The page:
“Safety first” is a good motto for every day of the year, but summer months bring extra challenges and the need for more precautions. Follow these tips to ensure a happy and healthy season!
In the Water
Learning to swim is the best way to stay safe in water. Regardless of your skill level, no one should swim alone. Swim in areas protected by lifeguards, and avoid bodies of water with strong currents.
Wear life jackets for water activities in deep water and when on a boat – even if you are an excellent swimmer.
Be aware of the condition known as “dry drowning” in which people (especially young children) slip underwater and take in water through the nose or mouth. If breathing difficulties or lethargy develop right after the incident or up to two days later, seek medical attention immediately. This can also affect pets.
In the Yard, Fields and Forests
Whether children are playing or adults are relaxing, use buy spray to protect against stings and diseases such as Lyme or West Nile Virus. If stung by bees, wasps or hornets, remove the stinger by scraping with your fingernail; wash the area with soap and water, and apply ice if it swells. Pay attention for any signs of allergic reaction.
Before hiking, know what poison ivy, poison sumac or poison oak looks like. Follow marked trails, and stay clear of wildlife to avoid attacks. Wear long sleeves and long pants, and avoid any perfumed body products.
On the Road
Many people drive to vacation destinations. Before leaving, check your car’s cooling system, fluids and tires. Travel early or later in the day to avoid the highest temperatures. Bring water bottles on long road trips in case of traffic.
Before you exit and lock your car, check the interior to make sure children and pets are not inside.
For those who enjoy bicycling, wear a helmet and reflective gear, and follow the rules of the road.
Eating and Drinking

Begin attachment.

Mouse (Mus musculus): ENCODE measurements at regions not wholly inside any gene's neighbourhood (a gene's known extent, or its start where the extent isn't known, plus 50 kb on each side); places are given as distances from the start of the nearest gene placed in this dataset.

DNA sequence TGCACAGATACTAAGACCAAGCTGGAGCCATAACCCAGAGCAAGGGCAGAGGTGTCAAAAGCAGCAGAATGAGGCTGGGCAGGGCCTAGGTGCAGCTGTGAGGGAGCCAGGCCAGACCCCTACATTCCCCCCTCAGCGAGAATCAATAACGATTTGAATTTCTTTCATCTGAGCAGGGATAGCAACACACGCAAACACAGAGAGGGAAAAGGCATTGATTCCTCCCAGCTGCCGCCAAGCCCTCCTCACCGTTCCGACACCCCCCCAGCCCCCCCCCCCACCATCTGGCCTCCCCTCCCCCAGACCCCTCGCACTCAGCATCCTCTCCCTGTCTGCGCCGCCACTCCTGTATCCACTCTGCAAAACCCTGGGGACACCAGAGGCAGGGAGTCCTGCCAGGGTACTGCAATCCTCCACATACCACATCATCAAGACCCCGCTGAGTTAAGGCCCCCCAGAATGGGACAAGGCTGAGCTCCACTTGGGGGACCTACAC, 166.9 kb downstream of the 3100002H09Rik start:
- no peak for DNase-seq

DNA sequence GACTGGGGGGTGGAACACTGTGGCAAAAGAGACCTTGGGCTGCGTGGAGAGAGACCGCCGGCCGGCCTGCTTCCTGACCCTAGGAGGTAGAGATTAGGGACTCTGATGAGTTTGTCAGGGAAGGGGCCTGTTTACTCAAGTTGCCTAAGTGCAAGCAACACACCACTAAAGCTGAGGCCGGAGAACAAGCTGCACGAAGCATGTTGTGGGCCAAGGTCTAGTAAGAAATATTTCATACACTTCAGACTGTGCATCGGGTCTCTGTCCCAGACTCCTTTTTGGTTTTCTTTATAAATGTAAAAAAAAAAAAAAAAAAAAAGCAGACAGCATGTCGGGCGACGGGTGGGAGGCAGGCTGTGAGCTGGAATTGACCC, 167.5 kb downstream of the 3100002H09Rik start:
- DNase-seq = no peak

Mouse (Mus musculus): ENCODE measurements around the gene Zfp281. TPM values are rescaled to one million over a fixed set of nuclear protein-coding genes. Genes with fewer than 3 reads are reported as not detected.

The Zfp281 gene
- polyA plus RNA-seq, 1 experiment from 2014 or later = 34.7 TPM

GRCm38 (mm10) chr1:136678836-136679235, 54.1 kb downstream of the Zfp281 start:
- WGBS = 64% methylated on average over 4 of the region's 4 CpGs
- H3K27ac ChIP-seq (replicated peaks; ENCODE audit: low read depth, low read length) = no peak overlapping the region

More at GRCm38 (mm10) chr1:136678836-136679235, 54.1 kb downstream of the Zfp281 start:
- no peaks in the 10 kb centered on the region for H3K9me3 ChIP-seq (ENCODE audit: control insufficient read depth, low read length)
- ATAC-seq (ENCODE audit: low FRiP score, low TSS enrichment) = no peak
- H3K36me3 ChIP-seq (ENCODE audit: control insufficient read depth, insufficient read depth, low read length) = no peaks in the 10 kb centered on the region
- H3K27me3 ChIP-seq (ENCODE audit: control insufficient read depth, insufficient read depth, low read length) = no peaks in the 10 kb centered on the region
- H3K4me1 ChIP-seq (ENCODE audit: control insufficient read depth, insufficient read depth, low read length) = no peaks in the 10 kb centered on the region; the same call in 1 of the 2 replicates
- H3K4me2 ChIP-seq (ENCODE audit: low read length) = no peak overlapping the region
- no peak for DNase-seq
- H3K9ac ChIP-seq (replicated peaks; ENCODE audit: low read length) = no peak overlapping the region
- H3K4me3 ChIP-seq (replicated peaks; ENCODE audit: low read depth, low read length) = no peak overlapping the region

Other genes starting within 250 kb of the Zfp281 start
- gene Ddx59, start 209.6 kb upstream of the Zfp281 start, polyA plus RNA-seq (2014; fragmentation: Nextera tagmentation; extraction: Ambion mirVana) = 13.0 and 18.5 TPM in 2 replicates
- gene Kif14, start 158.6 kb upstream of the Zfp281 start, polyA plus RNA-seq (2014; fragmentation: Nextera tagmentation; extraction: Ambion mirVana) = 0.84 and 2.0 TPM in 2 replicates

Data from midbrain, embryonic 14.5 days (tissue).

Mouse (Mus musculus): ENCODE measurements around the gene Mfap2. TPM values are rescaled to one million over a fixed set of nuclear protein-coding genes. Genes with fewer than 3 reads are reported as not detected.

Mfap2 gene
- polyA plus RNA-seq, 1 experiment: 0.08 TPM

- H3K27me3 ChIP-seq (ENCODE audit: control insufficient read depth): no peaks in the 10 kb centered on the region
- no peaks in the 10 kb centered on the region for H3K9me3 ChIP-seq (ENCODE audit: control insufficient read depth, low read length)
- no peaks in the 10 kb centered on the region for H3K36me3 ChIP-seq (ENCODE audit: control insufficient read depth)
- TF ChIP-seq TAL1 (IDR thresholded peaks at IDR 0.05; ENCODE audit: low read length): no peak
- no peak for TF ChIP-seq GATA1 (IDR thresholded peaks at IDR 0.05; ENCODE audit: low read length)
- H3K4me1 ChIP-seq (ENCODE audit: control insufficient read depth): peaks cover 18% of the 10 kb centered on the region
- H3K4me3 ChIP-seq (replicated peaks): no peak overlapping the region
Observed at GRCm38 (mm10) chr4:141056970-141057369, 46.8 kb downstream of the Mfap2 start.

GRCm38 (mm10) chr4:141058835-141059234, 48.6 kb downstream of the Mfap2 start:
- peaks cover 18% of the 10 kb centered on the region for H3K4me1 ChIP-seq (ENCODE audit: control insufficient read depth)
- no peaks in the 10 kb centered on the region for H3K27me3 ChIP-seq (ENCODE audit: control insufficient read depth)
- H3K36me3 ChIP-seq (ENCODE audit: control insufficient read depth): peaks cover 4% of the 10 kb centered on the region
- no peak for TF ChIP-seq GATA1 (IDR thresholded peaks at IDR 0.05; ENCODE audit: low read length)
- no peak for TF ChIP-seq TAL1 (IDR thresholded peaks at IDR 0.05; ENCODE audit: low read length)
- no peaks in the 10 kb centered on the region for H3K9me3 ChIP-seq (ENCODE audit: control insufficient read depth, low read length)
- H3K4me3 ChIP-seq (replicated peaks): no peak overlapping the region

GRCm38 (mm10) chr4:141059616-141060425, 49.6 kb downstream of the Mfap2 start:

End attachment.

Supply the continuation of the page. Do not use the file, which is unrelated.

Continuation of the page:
Picnics and outdoor parties are fun, but food poisoning is not. Keep raw meats chilled until ready to grill, below 40°F. If you use a wire brush to clean the grill, check carefully to make sure none of the sharp wires are left behind. Put leftovers in the freezer or refrigerator within two hours of cooking – or one hour if it’s above 90°F outside. Discard any remaining perishable food that isn’t refrigerated. Keep children and pets away from grills, especially those with open flames.
Stay hydrated with plenty of water, especially if you are exercising or if it’s hot. Alcoholic drinks are diuretics; if you drink them in the sun, your body may be losing fluids twice as fast.
Protect yourself from the sun. Apply sunscreen before leaving the house and reapply as directed. If possible, avoid direct sun between 10 am and 4 pm. Wear sunglasses and hats, and long sleeves if you will be exposed for a while. On extreme heat days, find cool places to prevent sunstroke and dehydration – especially for young children and the elderly.
A perfect summer day can quickly turn into a torrential storm. Pay attention to the forecast and heed warning signs. If the sky turns black and the wind picks up, find shelter as soon as possible. “When thunder roars, go indoors” is a rule to remember, followed by “Half an hour since thunder roars, now it’s safe to go outdoors!”